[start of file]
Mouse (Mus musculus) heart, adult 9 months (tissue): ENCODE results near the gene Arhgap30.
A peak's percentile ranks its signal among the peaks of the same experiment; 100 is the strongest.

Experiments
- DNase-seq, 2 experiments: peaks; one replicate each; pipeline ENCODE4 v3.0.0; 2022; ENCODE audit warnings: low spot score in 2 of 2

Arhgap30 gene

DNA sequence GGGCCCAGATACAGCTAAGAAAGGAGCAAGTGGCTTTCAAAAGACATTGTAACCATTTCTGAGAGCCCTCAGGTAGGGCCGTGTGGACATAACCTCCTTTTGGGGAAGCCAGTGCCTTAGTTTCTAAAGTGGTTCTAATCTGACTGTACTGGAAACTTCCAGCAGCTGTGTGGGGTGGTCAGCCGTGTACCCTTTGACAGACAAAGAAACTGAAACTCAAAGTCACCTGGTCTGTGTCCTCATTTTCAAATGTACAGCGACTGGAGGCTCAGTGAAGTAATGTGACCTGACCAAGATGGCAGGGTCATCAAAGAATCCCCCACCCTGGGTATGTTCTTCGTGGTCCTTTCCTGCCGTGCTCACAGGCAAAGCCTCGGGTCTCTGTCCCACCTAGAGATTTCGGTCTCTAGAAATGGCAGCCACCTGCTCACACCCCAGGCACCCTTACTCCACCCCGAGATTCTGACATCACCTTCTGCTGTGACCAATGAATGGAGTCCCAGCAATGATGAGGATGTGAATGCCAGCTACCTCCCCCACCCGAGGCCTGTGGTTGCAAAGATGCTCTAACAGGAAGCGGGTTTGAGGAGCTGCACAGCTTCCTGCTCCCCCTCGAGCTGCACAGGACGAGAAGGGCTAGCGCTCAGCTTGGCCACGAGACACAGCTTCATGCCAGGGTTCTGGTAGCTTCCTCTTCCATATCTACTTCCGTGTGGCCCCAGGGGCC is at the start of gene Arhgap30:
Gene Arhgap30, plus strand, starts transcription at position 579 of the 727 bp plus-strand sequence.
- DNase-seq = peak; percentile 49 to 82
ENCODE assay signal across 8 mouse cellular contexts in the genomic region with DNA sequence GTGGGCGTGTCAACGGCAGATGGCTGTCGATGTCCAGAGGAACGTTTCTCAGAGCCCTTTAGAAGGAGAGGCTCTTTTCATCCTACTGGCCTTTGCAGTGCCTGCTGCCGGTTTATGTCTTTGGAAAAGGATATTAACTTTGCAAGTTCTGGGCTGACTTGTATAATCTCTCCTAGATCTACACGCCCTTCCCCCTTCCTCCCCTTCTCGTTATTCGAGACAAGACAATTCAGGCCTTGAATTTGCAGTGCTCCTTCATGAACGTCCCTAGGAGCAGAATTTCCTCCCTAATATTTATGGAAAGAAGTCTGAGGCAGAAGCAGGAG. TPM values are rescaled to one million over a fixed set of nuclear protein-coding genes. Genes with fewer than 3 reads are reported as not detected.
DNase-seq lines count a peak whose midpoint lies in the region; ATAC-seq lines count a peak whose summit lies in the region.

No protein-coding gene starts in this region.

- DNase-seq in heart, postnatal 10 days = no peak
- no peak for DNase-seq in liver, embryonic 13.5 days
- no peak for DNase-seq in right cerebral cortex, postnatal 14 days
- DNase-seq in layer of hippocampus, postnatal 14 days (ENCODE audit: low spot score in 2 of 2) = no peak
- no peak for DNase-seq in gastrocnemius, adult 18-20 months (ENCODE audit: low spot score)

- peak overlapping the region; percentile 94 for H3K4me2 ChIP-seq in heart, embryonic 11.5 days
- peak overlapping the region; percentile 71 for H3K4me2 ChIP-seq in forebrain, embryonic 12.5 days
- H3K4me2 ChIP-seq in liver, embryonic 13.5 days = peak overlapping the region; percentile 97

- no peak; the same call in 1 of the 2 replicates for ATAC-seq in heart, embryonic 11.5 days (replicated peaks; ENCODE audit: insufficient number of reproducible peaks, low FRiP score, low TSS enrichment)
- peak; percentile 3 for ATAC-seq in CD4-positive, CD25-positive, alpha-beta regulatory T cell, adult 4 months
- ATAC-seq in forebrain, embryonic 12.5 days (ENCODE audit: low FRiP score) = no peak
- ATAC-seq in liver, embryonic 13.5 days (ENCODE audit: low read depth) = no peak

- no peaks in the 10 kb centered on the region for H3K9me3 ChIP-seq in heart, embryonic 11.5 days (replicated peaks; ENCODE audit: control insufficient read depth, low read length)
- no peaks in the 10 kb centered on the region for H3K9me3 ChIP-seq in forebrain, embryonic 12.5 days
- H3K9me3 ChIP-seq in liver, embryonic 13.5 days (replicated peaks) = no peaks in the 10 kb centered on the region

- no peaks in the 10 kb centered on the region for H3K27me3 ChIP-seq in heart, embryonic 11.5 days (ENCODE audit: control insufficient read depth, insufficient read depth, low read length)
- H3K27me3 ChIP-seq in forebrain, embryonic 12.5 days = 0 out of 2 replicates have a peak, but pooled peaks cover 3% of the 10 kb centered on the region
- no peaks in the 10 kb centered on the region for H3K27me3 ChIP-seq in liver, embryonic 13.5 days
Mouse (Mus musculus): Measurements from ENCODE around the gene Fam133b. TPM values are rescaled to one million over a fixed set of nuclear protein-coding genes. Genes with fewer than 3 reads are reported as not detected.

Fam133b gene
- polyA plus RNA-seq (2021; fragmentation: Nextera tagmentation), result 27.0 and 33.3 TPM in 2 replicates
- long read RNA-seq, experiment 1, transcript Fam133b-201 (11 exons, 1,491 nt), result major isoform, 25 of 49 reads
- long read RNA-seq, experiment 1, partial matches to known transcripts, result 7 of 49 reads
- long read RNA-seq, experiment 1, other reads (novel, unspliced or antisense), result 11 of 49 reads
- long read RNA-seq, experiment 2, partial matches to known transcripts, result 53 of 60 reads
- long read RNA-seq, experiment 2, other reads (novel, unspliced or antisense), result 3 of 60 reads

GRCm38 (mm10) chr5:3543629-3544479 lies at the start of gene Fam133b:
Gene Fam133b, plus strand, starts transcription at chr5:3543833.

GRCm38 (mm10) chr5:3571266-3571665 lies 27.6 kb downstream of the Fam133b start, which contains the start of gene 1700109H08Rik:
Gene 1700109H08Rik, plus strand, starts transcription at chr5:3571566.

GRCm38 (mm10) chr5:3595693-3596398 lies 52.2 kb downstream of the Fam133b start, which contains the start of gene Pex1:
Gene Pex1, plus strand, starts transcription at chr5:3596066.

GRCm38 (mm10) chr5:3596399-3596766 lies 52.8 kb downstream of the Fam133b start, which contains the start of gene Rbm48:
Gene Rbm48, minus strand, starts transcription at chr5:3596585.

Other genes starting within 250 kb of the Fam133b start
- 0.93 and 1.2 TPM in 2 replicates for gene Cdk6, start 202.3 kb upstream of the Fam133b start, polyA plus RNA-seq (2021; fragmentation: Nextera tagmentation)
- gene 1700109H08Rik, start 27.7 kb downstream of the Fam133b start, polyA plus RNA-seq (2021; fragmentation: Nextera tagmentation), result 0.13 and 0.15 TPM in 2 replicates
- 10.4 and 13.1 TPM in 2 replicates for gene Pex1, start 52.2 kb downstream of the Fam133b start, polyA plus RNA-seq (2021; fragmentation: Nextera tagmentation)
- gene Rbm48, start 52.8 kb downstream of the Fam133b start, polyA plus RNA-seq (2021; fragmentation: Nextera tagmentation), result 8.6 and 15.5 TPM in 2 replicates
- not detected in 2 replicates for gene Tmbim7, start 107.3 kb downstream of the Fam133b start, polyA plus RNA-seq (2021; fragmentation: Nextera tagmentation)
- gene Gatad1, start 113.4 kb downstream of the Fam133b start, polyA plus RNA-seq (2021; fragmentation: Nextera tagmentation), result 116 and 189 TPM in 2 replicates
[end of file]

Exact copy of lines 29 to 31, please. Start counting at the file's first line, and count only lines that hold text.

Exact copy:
- no peaks in the 10 kb centered on the region for H3K27me3 ChIP-seq in liver, embryonic 13.5 days
Mouse (Mus musculus): Measurements from ENCODE around the gene Fam133b. TPM values are rescaled to one million over a fixed set of nuclear protein-coding genes. Genes with fewer than 3 reads are reported as not detected.

Fam133b gene